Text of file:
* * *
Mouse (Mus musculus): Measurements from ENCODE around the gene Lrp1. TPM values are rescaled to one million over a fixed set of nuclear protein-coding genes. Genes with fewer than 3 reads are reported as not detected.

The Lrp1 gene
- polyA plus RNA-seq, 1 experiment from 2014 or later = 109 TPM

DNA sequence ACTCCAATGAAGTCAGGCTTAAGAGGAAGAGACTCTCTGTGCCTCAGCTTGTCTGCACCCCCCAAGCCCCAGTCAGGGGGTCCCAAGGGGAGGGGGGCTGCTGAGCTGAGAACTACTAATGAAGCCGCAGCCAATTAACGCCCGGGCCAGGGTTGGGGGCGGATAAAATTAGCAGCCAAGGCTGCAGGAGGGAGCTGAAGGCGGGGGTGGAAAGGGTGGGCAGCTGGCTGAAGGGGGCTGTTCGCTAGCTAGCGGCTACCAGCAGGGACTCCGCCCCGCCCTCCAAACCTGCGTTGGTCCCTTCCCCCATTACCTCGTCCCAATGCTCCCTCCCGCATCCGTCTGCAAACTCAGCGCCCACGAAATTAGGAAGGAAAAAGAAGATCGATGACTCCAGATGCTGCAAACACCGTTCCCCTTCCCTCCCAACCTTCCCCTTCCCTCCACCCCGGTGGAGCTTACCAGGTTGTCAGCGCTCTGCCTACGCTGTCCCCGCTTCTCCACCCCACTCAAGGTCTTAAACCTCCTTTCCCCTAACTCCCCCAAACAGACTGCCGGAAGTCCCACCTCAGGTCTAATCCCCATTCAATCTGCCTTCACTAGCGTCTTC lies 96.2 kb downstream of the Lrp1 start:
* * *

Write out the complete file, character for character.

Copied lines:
Mouse (Mus musculus): Measurements from ENCODE around the gene Lrp1. TPM values are rescaled to one million over a fixed set of nuclear protein-coding genes. Genes with fewer than 3 reads are reported as not detected.

The Lrp1 gene
- polyA plus RNA-seq, 1 experiment from 2014 or later = 109 TPM

DNA sequence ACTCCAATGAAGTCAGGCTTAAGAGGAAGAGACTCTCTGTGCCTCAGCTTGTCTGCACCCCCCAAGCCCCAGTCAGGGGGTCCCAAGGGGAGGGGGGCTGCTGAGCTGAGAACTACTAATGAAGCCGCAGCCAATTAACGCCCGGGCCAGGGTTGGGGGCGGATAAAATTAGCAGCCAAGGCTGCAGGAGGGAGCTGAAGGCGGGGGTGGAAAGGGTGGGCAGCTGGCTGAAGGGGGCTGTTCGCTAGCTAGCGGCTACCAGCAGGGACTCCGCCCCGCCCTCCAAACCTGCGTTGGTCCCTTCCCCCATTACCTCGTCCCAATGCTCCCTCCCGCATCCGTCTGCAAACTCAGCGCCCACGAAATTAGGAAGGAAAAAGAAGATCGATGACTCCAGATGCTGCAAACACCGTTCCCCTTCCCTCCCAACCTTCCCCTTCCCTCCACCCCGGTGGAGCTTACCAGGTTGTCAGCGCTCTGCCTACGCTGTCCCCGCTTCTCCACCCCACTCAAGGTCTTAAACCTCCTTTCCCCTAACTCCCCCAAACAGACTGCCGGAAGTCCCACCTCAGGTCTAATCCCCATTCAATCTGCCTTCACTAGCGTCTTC lies 96.2 kb downstream of the Lrp1 start: